In 1934 the US government revalued gold from $20.67 to $35 per ounce so that more paper money could be printed. This helped improve the economy. Other countries began to convert their gold holdings into U.S. dollars, and soon and the U.S. cornered the gold market.
The U.S. dollar became the new backbone of the world’s economic stability and a number of measures were taken to maintain its continued stability. With all currencies ‘pegged’ against the U.S. dollar, currencies were allowed to fluctuate by one percent on either side of the set standard on the market. When a currency’s exchange rate would approach the limit on either side of this standard, the respective central bank would intervene to bring the exchange rate back into the accepted range.
In 1944, western nations met to put together the Bretton Woods Agreement, which was the framework for global currency. The agreement also spawned the creation of the International Monetary Fund (IMF) and the World Bank.
The Bretton Woods monetary system pegged the U.S. dollar agains that of gold and gold prices globally were fixed at $35 an ounce. This system maintained economic stability while nations that were affected by war could rebuild their infrastructure and re-negotiate trading agreements with other nations. The new gold standard set par values for currencies in terms of gold and obligates member countries to convert foreign official holdings of their currencies into gold at these par values.
During the 1960s inflation and a high demand for imports started taking its toll on U.S. gold reserves. In 1968 the U.S. and other European nations which made up a “gold pool” quit selling gold on the London market. The U.S. recorded its first deficit in its balance of trade in more than 70 years due to excessive defence expenditure as a result of the Cold War and the escalating Vietnam War expenditure.
To maintain dollar parity, the European central banks had to introduce their currencies onto the market, which drove up inflationary expectations. The fear of inflation caused a run on gold, the exchange of which was still guaranteed, and the market price exceeded the fixed rate of USD 35 per troy ounce. To head off this crisis on the gold market, the central banks decided to co-operate in a gold pool. The objective of the pool was to guarantee the gold price at the official level of USD 35 per troy ounce by means of intervention.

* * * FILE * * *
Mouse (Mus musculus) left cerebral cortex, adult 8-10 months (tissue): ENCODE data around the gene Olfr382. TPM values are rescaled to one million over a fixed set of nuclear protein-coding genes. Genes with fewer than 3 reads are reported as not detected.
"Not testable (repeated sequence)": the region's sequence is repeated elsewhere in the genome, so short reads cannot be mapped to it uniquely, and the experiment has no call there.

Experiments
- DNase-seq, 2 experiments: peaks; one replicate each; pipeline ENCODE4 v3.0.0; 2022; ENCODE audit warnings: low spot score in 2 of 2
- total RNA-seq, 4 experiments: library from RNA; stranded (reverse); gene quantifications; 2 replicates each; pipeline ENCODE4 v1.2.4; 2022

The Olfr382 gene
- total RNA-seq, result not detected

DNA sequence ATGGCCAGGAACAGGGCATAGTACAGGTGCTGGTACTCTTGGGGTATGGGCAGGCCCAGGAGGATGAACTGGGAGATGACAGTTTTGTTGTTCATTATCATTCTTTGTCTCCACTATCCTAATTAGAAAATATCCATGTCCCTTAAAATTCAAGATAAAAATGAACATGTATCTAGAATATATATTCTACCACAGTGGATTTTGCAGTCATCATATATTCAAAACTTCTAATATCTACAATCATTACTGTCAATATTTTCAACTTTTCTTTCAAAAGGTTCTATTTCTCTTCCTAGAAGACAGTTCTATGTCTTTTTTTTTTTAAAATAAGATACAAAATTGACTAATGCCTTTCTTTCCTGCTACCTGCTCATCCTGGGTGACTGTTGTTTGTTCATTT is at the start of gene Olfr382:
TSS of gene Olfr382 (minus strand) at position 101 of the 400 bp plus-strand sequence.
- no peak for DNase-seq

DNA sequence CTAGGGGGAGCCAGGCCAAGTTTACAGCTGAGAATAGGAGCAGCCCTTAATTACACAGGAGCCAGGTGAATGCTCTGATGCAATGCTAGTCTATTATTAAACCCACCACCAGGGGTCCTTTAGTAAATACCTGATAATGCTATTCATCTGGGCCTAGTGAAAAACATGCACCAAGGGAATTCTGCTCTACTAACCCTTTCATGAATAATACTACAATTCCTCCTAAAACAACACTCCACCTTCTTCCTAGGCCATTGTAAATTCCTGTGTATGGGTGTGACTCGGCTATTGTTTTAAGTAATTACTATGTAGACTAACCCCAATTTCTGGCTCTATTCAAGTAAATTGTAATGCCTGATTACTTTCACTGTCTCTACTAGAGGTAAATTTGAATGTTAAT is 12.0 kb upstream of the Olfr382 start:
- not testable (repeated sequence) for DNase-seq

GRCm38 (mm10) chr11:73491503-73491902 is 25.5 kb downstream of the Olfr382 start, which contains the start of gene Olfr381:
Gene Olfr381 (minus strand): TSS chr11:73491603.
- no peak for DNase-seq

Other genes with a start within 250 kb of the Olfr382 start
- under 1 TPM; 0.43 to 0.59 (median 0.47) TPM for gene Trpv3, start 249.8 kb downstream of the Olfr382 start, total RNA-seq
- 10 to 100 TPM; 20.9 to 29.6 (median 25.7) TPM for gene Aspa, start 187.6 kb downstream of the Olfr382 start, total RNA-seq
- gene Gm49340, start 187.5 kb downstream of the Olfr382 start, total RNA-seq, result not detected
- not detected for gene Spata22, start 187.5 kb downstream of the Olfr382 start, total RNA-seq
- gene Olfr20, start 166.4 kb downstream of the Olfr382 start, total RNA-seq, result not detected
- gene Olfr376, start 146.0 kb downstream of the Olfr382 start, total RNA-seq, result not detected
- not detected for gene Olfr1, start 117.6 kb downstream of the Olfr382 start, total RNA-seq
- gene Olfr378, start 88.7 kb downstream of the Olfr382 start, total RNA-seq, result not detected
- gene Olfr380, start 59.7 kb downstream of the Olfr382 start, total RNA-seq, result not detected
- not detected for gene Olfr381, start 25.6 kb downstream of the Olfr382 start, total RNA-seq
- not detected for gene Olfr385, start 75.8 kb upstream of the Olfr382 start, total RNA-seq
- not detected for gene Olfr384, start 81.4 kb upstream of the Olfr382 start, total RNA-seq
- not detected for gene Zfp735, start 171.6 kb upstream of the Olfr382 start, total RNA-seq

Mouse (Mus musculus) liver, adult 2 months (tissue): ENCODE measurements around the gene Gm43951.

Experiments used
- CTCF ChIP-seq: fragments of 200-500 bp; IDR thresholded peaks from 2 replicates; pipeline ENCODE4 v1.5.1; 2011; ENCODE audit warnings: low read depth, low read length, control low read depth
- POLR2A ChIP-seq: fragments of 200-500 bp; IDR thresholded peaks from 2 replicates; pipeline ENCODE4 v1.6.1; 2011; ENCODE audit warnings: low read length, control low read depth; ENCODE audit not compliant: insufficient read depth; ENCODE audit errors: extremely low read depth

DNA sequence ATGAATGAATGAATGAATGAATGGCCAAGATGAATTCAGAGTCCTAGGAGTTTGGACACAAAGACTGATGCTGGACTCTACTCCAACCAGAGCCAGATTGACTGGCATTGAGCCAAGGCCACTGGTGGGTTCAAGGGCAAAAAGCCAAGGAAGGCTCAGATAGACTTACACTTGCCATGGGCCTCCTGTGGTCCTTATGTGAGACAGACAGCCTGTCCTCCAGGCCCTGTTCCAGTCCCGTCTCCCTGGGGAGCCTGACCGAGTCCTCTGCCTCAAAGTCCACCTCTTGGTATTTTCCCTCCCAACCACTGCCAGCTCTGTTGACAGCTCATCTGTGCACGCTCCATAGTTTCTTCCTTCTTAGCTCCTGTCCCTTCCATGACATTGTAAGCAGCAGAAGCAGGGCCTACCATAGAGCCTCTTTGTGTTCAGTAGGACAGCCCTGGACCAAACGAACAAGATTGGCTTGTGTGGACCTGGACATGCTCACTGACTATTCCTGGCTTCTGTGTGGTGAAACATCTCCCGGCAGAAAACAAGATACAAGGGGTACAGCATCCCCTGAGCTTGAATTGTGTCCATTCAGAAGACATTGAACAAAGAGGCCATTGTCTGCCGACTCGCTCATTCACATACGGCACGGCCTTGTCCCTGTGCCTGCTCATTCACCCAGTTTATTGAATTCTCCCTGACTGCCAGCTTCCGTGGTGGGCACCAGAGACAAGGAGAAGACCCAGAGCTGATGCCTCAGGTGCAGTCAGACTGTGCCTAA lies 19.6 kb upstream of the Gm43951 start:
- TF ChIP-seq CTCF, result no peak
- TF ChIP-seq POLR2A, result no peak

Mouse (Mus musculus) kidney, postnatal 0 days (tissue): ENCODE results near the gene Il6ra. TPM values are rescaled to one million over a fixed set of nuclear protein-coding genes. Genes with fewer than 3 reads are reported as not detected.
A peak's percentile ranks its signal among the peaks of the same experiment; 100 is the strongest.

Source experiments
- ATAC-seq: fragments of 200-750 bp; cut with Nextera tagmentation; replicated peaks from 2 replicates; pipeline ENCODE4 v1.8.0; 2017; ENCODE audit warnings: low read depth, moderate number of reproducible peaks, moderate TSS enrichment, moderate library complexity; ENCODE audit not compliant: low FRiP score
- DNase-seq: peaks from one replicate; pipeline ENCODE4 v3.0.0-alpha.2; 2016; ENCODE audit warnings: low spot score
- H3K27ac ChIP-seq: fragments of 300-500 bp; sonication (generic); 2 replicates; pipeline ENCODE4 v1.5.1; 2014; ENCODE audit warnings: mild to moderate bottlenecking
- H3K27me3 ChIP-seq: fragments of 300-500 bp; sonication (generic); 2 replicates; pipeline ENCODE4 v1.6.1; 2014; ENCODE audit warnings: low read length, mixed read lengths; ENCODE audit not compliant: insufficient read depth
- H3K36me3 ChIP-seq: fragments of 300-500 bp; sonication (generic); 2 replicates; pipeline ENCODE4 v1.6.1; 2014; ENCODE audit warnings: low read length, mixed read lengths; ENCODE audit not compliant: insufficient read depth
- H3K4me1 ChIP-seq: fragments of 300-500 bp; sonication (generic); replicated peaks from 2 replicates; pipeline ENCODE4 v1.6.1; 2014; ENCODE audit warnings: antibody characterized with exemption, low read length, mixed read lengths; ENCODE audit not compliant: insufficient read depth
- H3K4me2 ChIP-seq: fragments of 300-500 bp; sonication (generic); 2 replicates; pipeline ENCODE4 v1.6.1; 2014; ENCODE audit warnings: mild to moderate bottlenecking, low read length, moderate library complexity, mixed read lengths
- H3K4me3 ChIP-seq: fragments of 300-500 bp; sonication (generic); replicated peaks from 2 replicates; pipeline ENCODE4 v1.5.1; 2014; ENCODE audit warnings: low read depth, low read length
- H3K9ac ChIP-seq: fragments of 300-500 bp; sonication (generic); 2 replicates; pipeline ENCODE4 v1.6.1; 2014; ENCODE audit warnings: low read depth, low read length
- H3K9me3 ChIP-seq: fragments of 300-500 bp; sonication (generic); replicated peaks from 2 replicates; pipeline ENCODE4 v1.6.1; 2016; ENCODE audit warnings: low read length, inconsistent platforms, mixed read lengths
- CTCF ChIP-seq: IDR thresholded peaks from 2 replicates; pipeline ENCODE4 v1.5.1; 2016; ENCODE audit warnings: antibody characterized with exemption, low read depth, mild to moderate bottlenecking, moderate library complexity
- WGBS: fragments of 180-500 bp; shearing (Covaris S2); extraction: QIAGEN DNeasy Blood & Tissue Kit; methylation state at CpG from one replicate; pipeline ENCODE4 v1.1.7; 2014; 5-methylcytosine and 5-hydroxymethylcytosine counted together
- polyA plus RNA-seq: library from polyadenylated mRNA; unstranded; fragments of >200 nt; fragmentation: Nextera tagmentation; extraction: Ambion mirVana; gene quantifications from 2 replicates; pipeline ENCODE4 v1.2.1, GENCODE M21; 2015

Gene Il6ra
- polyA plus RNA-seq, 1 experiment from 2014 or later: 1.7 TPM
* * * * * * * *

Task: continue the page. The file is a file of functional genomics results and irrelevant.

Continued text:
With capital increasingly flowing out of the U.S. dollar, President Nixon announced the unilateral suspension of the dollar’s convertibility into gold in August 1971 which led to the demise of the Bretton Woods Agreement. Although the system failed, it did achieve its primary objective of restoring European and Asian economic stability. Post Bretton Woods, the Smithsonian Agreement was introduced which was formed to allow greater fluctuation of deviation for currencies. This was a short lived system and it ultimately failed along with the European Joint Float which was an attempt by certain European nations to move its dependency away from the U.S. dollar. International countries, led by Germany, redeemed large sums of their U.S. Dollars for physical gold from U.S. gold reserves.
With no system in place to regulate or peg their currencies against, countries were able to to freely float their currencies and in 1978, the free-floating currency system was officially mandated and the Forex market began to evolve in its own right.
The EEC (European Economic Community) introduced a new system of fixed exchange rates in 1979, the European Monetary System. This attempt to fix exchange rates met with near extinction in 1992-1993, when pent-up economic pressures forced devaluations of a number of weak European currencies. Nevertheless, the quest for currency stability has continued in Europe with the renewed attempt to not only fix currencies but actually replace many of them with the Euro in 2001.
The lack of sustainability in fixed foreign exchange rates gained new relevance with the events in South East Asia in the latter part of 1997, where currency was devalued against the U.S. dollar, leaving other fixed exchange rates, in particular in South America, looking very vulnerable.
Currencies move independently of one another and provide an ideal trading platform for today’s Forex markets. All currencies today are traded by anyone who wishes. Subsequently, this creates volatility from which large sums of money can be made or lost.